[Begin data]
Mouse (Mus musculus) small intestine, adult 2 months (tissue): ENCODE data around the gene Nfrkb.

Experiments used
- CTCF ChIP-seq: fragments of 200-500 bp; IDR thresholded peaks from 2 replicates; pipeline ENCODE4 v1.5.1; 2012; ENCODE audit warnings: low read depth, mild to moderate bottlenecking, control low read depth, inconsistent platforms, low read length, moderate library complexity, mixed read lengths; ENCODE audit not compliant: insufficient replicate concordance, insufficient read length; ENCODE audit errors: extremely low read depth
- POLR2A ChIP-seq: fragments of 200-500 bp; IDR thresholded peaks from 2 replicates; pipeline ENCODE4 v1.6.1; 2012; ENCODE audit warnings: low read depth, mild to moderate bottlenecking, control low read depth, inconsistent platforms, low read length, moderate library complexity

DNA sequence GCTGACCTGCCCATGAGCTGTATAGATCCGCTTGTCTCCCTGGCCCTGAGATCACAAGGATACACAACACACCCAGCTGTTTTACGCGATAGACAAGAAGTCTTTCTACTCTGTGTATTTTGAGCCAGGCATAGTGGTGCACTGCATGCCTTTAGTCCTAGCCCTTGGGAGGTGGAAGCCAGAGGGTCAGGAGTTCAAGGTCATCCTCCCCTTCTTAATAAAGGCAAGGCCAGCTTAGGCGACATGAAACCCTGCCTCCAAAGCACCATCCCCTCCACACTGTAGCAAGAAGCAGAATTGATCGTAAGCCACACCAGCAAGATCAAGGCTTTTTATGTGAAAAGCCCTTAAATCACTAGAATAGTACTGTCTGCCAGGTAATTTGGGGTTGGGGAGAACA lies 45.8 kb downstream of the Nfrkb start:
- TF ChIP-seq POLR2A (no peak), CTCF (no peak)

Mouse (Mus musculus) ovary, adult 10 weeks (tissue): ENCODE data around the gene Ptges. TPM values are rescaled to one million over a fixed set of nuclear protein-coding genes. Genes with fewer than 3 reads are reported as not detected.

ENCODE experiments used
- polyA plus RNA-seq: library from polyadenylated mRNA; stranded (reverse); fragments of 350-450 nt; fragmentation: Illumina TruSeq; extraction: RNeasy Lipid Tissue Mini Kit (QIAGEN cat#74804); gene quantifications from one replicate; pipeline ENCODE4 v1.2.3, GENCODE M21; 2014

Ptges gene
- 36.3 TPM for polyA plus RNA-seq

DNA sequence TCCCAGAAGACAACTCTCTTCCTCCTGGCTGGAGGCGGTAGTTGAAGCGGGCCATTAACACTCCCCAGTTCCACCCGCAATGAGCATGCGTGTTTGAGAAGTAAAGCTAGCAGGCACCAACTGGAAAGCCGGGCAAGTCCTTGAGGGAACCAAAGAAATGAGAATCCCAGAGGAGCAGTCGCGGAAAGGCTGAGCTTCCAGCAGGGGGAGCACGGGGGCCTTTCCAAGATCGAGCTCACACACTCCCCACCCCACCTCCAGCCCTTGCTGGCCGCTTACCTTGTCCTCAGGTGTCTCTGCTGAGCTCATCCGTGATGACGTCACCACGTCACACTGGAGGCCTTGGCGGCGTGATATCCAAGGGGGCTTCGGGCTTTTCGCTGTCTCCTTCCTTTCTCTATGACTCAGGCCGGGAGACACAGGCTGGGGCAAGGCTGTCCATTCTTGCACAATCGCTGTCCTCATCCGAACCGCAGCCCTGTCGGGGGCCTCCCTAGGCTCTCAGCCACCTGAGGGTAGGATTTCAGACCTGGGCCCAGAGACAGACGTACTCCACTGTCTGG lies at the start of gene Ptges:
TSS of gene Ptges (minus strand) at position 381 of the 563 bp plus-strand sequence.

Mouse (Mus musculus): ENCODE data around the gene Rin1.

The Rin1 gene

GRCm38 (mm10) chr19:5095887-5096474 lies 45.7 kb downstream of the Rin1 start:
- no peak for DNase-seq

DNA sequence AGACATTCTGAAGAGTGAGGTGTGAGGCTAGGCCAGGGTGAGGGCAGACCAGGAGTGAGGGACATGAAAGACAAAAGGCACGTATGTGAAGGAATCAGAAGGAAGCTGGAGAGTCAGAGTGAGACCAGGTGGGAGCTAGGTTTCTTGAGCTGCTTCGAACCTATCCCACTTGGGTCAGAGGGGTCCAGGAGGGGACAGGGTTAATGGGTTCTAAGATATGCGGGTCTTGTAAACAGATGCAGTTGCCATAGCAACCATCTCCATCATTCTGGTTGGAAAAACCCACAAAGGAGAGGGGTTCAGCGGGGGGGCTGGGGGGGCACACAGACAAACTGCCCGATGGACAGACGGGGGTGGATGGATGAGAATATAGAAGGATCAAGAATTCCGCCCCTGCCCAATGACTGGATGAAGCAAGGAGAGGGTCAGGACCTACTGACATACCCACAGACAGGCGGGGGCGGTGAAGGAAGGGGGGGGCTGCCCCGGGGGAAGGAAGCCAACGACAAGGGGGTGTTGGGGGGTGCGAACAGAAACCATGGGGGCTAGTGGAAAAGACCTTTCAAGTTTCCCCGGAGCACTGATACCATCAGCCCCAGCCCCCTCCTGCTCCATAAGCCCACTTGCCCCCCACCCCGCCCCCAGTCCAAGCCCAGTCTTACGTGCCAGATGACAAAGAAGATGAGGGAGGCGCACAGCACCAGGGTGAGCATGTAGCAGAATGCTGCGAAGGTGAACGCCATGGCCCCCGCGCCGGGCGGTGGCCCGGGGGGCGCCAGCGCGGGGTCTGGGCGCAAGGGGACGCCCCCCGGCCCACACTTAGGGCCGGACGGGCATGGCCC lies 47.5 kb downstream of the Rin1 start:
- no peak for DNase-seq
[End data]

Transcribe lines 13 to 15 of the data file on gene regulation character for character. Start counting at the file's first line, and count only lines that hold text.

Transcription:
TSS of gene Ptges (minus strand) at position 381 of the 563 bp plus-strand sequence.

Mouse (Mus musculus): ENCODE data around the gene Rin1.

The Rin1 gene